It’s not that difficult to get out of the storms if you can observe them as they arise, as they’re just beginning, but they’re hard to extract yourself from if they’re already full-blown. So you need to learn how to change your center of gravity in advance and keep it changed. Otherwise the secondary storms — the ones that blow in on the tail of the first storm — can catch you off guard. One of the problems is the impatience that blows up as a separate storm. You get impatient: When are these storms going to go away? And then you place yourself in that second storm, the impatient storm, and that can blow you away as well. Or you can get swept up in a storm of boredom. A lot of these secondary storms are the ones that throw meditators off balance, so you have to watch out for them. Remember that there’s a space around those storms as well. You have to learn how to watch those from the outside, too.

A great deal of the commentary going on in the mind is just this sort of thing. You pull yourself out of the storms whirling around events from the past or future, but then you let yourself get caught up in storms of the present. When these things come up — regret or impatience or whatever — just watch them. They may seem awfully powerful and awfully real, but you can learn to question their reality. Remember that although there may be a reality to these things, it’s a created reality — false, artificial. It’s something you’re creating right now, and you may not even be aware of what you’re doing.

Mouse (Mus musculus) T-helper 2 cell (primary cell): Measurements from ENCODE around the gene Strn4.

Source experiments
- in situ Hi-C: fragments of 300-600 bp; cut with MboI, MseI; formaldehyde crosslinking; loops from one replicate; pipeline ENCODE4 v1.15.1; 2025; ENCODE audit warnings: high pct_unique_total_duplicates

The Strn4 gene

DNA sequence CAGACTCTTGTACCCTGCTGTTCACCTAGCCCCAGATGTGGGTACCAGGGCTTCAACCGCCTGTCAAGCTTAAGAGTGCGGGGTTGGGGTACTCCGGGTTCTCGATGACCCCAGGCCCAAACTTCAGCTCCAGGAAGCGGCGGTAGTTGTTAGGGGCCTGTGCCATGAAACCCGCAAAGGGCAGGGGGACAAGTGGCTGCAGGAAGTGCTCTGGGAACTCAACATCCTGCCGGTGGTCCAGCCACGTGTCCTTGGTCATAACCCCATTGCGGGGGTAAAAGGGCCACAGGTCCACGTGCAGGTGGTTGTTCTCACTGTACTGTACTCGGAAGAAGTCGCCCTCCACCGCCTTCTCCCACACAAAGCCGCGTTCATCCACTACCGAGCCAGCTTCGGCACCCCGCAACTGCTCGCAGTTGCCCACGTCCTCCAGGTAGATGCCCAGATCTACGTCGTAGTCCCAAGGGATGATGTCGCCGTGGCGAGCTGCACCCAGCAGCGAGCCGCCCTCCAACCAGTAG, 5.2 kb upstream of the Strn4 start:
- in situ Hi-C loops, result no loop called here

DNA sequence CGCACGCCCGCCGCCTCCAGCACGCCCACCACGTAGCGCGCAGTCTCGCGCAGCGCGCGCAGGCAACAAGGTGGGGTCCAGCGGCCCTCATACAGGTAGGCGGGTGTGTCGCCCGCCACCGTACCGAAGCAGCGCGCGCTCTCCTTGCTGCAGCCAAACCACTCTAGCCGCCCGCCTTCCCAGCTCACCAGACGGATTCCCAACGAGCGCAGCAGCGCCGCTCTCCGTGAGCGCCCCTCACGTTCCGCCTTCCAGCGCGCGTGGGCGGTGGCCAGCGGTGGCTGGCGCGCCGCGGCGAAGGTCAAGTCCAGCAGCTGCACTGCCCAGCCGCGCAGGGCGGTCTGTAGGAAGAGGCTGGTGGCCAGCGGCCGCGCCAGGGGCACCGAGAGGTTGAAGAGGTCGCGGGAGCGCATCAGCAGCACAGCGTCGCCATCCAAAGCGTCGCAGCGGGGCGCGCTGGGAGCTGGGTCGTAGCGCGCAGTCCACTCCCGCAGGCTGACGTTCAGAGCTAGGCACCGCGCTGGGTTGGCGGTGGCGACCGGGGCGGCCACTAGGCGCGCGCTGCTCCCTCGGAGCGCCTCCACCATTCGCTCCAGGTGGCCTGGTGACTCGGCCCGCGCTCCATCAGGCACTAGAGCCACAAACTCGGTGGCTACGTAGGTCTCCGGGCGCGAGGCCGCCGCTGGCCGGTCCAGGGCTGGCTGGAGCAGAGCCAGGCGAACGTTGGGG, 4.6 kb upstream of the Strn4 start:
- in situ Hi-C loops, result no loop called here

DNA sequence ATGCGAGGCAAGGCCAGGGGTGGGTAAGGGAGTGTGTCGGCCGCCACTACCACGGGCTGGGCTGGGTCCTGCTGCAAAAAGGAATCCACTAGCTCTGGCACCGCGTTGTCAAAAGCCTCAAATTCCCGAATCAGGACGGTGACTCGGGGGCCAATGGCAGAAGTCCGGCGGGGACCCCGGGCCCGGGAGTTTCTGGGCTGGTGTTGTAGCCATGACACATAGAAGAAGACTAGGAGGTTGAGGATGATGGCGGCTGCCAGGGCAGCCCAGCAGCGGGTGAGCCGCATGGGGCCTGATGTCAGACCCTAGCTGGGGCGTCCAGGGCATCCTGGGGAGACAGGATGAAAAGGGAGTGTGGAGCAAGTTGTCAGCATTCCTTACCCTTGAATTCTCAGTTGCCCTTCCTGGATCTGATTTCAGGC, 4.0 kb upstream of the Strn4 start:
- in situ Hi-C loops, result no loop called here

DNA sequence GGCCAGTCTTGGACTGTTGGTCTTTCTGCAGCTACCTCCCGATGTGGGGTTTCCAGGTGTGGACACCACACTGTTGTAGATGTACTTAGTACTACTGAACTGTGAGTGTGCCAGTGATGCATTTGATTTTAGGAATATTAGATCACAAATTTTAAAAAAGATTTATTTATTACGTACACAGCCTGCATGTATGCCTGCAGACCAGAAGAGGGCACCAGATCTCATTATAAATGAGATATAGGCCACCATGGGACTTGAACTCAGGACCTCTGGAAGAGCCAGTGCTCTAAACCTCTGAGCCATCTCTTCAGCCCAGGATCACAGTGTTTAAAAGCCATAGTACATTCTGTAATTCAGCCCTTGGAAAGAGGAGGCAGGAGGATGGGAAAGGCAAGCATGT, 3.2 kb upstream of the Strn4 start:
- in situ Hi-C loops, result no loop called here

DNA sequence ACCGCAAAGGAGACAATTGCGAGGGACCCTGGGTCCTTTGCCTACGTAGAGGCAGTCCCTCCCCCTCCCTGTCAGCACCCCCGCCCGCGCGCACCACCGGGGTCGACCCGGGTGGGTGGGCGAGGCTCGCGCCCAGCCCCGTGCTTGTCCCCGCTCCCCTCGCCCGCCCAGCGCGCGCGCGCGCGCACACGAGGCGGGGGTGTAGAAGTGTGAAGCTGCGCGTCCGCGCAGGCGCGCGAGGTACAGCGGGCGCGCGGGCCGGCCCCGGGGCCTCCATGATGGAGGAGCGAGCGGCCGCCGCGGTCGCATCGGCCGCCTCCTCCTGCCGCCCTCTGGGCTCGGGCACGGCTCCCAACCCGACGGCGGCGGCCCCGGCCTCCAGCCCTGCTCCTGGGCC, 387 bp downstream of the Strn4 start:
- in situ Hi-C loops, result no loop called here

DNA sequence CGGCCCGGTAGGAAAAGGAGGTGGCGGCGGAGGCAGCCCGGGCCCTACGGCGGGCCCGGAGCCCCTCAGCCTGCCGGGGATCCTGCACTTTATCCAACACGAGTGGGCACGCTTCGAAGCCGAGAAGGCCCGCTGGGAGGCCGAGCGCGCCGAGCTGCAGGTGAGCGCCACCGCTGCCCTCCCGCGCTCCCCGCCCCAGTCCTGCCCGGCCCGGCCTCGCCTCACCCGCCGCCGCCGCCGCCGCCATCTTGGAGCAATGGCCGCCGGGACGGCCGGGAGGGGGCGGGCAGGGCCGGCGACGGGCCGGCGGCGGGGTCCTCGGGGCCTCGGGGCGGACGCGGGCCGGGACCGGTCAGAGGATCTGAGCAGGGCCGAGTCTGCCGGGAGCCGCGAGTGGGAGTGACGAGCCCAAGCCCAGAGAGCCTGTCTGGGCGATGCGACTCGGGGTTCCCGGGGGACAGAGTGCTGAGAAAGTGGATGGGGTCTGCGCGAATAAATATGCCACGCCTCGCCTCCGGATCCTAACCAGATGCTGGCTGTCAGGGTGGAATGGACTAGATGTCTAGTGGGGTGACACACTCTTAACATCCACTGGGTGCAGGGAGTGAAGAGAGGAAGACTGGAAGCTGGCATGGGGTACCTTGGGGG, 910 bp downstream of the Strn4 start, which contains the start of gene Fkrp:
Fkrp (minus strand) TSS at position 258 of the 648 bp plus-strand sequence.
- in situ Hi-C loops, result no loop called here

Back when I was younger I use to like to write fiction. Basically what a fiction writer does is to inhabit a little mental world, exploring what it feels like from inside. The more real you can make that world to yourself, the better the story when you write it down. What’s uncanny about these worlds is that sometimes a character you create can surprise you. The more real the character becomes in your mind, the more it can start doing unexpected things. When that happens, you start thinking: “Maybe this character has its own reality,” but it’s actually a figment of your own imagination. The reason these characters can surprise you is the same reason that you get surprised by things coming into the mind in normal world-creating thoughts. You’re so oblivious to what you’re doing that it can actually surprise you. That’s when these thoughts begin to seem very real, to have an independent existence. What’s happened, though, is that the part of your mind creating them is behind a wall, separated from the part that’s watching them. That’s why they can take unexpected turns.